- “Bring a friend” offer. For example, if they get five people to register for your event, you can give them a special group rate
- Use email to announce exclusive deals on your tickets like a guest list, early-bird specials, last-chance tickets, and any sales.
- Use email to keep people posted about any ongoing competitions and giveaways you have on your social media channels
- Email your list with exclusive previews of your speakers, performers, and activities.
- Use email to get feedback via quizzes or surveys.
10. Check Up on your Event’s Health
Now that you’ve marketed your event, it’s time to check in on your event’s health. Are your ticket sales where they need to be? Does the event need to be re-scaled based on the current level of sales? Scale back or add on to ensure that you can meet the needs of your event without losing money or overselling.
11. Walk the Critical Path
The critical path is the day-by-day, hour-by-hour schedule for the event that includes who/what/where/when/how for event details and staff. You can do this as a flow chart or in a spreadsheet. However you do it, get it down in writing and get your team on-board to create a functional critical path.
Don’t forget about onsite responsibilities. Make sure there’s a clear understanding among your team members of who is responsible and on-duty when. Who is committed to the early morning setup shifts? Who is dedicated to late night and clean up? Who is carrying the cashbox to and from the event? Does everyone understand that they have to charge their walkie talkies? It’s vital that your team takes these time considerations and responsibilities seriously.
Make sure to review the Critical Path again in the final week before the event.
12. It’s Showtime!
When it finally comes time to the event, follow the plan that you set out in your Critical Path but also stay flexible. An excellent event organizer is agile and will know when it’s time to change parts of the plan and do what needs to be done based on the reality of the moment.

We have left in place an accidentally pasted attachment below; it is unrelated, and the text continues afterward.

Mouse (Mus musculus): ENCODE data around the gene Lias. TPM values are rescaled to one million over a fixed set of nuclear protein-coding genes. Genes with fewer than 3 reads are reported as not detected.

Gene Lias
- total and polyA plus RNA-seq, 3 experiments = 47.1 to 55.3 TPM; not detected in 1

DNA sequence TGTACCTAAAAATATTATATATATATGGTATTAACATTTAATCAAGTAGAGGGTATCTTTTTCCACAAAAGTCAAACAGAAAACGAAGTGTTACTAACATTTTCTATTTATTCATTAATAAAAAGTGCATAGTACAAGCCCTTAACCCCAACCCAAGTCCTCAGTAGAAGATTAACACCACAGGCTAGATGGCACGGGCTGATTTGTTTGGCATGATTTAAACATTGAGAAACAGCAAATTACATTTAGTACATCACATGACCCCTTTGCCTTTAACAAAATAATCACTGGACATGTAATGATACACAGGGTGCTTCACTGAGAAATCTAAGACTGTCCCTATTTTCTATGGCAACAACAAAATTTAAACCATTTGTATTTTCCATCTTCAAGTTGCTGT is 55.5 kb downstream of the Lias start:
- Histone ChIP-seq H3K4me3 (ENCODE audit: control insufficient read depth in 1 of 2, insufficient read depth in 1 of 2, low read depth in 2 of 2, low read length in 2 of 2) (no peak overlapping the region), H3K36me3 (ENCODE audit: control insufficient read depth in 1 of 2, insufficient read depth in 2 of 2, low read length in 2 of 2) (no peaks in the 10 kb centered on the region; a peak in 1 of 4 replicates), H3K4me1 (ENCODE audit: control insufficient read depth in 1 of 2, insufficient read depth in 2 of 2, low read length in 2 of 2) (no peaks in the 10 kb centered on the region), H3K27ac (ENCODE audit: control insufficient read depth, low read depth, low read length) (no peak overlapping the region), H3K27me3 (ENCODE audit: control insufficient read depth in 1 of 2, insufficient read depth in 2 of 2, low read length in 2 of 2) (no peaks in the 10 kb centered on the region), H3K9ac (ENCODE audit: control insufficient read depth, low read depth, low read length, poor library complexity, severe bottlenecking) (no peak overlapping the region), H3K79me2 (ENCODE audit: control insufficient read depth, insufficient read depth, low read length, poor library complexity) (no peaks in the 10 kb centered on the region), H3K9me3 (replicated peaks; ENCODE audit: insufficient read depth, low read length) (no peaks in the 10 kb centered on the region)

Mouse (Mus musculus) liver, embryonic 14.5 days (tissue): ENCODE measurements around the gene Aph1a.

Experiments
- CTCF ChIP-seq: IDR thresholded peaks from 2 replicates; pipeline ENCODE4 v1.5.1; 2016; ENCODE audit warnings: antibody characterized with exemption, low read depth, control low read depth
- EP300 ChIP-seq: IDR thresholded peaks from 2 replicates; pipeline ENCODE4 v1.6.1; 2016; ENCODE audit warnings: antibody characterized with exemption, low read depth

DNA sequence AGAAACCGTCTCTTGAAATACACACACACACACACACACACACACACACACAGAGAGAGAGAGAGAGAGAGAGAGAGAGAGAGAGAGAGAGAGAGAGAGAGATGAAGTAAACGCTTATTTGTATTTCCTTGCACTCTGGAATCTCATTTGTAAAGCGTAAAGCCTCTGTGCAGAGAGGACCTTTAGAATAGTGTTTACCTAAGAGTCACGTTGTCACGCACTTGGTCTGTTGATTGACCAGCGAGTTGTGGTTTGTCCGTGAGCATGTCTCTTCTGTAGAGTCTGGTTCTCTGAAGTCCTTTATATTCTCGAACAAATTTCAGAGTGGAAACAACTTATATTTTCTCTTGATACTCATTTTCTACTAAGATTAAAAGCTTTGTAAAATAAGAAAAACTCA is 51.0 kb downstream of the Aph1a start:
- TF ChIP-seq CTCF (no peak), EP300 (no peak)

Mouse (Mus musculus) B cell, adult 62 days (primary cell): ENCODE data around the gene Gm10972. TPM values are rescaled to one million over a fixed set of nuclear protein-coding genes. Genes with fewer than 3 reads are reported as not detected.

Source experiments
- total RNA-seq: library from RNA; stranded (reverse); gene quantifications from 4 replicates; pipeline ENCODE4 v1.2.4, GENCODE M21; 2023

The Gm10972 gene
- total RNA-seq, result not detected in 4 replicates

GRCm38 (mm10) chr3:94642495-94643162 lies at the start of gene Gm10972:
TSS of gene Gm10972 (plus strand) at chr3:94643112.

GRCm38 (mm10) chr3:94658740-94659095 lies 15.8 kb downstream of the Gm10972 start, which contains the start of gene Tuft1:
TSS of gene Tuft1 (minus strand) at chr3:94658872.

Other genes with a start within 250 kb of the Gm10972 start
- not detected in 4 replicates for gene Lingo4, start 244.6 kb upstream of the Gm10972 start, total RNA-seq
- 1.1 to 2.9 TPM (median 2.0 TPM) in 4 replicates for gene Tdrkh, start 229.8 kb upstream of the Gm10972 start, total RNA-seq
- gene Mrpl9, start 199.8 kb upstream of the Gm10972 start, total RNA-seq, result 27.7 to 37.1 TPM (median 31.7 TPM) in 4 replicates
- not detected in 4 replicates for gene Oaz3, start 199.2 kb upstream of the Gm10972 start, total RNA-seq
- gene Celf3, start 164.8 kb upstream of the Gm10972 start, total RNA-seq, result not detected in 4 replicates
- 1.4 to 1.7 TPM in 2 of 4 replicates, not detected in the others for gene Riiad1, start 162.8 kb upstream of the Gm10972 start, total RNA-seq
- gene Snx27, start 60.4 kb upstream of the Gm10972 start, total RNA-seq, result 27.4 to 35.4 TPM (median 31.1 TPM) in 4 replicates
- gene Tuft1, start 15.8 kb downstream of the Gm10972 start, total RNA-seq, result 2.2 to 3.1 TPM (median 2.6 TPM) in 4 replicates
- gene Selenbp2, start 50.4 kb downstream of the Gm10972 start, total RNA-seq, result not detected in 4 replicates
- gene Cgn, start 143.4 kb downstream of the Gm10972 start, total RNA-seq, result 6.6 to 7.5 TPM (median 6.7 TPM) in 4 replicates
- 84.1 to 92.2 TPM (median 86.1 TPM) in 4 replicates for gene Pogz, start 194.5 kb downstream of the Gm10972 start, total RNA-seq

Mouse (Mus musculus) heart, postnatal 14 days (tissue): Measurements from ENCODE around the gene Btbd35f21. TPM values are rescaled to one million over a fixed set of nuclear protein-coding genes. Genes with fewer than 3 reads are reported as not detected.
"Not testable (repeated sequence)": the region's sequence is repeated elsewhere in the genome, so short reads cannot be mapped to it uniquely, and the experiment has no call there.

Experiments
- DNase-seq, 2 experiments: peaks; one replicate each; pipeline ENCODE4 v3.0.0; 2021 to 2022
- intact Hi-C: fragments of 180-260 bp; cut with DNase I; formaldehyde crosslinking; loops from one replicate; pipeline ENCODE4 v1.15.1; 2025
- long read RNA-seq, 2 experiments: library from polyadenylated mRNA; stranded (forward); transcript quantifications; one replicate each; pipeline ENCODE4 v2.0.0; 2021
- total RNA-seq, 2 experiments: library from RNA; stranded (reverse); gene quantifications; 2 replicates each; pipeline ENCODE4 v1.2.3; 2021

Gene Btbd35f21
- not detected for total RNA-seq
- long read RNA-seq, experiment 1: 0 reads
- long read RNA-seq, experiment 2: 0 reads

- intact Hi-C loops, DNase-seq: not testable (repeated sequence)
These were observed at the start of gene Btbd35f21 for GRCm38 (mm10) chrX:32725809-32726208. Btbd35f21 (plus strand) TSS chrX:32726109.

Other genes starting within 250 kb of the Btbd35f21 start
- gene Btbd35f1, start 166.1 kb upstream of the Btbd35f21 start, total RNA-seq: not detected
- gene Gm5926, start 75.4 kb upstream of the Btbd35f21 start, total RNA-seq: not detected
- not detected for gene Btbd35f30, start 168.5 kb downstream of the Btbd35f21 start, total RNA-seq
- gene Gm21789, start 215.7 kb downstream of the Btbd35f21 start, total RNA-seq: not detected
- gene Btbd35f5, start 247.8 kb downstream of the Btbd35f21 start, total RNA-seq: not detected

Don’t forget to respect and appreciate your team members while the event is running, even if you’re under pressure and feeling stressed. It’s easy to get grumpy when you’re busy and overwhelmed but that can quickly spiral out of control. We’re always amazed by how much a friendly and appreciative word can mean to people, even under duress.
Although you’ll be super busy during the event, try to be as present as possible. As an organizer, events tend to fly by from your vantage point behind the scenes, but try to appreciate what you’ve worked so hard to create!
13. Debrief Your Event
Once the event is over, conduct a post-mortem meeting as soon as possible to review how it went. Write detailed notes while the event is fresh in your mind and discuss the successful or needs-improvement aspects of the event with your team. This is your opportunity to learn and to make your next event even better!
Although you might be tired, don’t postpone the post-mortem! While everything is still fresh, you’ll need to review your finances and budget after the event and take a look at how your team worked together. Make sure you listen to the good, the bad, and the ugly because ultimately constructive criticism is far more valuable than any pats on the back. Don’t be self-deprecating but don’t succumb to hubris either. Live, learn, and improve.
Contact Barker Social
As you can see, organizing an event is no easy task! As we’ve emphasized, building a great team is crucial to the success of your event, so let Barker Social be a part of your dream team! We have years of experience organizing and marketing events and we can help you cross these critical tasks off your to-do list in a way that boosts your ROI and adds to your event’s success!
Get in touch with us today and find out how we can help sell out your event and make it a huge success!